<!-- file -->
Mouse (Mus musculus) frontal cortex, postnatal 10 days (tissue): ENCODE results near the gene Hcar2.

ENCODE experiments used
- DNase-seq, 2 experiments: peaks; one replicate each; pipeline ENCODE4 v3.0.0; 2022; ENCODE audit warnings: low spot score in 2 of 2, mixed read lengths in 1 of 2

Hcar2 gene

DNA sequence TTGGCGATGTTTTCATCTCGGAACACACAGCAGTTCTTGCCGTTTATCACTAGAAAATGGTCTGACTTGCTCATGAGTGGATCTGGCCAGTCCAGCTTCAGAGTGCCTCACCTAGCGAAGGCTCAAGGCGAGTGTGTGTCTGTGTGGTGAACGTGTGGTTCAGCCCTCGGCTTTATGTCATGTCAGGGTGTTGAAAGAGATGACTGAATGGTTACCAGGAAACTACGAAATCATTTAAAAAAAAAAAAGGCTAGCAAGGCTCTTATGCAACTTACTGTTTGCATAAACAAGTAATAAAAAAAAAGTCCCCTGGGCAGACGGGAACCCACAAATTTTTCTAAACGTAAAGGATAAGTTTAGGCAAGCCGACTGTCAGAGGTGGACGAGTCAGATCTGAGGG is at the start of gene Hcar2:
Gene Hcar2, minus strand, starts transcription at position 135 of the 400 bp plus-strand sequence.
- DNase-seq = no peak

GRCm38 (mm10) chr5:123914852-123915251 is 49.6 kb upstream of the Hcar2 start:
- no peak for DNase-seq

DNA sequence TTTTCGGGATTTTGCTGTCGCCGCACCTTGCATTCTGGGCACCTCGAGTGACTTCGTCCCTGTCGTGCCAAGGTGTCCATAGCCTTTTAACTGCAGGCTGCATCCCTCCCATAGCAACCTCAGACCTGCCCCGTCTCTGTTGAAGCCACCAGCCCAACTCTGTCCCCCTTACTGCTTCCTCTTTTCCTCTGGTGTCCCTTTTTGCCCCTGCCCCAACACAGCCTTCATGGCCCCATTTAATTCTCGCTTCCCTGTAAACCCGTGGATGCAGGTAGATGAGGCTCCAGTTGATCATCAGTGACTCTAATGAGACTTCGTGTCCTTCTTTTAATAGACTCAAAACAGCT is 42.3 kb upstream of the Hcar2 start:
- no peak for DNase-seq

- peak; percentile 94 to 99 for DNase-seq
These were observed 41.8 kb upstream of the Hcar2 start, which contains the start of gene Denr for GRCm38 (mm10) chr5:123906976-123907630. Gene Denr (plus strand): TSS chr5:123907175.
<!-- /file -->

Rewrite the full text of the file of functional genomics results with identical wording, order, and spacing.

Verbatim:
Mouse (Mus musculus) frontal cortex, postnatal 10 days (tissue): ENCODE results near the gene Hcar2.

ENCODE experiments used
- DNase-seq, 2 experiments: peaks; one replicate each; pipeline ENCODE4 v3.0.0; 2022; ENCODE audit warnings: low spot score in 2 of 2, mixed read lengths in 1 of 2

Hcar2 gene

DNA sequence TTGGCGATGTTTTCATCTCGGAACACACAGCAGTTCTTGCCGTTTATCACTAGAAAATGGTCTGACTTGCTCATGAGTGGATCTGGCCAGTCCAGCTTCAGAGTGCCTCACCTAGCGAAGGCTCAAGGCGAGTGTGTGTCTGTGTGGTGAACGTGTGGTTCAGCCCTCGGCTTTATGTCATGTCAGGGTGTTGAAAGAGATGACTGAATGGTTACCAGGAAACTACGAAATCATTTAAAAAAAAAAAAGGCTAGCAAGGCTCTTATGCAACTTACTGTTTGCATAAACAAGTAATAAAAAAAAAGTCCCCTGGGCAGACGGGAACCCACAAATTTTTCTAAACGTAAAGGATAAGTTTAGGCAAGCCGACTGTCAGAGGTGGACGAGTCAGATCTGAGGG is at the start of gene Hcar2:
Gene Hcar2, minus strand, starts transcription at position 135 of the 400 bp plus-strand sequence.
- DNase-seq = no peak

GRCm38 (mm10) chr5:123914852-123915251 is 49.6 kb upstream of the Hcar2 start:
- no peak for DNase-seq

DNA sequence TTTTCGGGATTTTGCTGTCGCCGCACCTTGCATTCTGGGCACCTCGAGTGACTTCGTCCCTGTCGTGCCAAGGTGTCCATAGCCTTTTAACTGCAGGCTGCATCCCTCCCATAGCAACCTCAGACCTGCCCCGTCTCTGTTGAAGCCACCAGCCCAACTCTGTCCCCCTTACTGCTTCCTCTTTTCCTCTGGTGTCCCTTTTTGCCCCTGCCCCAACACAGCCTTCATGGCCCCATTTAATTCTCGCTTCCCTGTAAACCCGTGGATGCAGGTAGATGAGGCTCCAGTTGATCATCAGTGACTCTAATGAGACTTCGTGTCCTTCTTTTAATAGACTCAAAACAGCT is 42.3 kb upstream of the Hcar2 start:
- no peak for DNase-seq

- peak; percentile 94 to 99 for DNase-seq
These were observed 41.8 kb upstream of the Hcar2 start, which contains the start of gene Denr for GRCm38 (mm10) chr5:123906976-123907630. Gene Denr (plus strand): TSS chr5:123907175.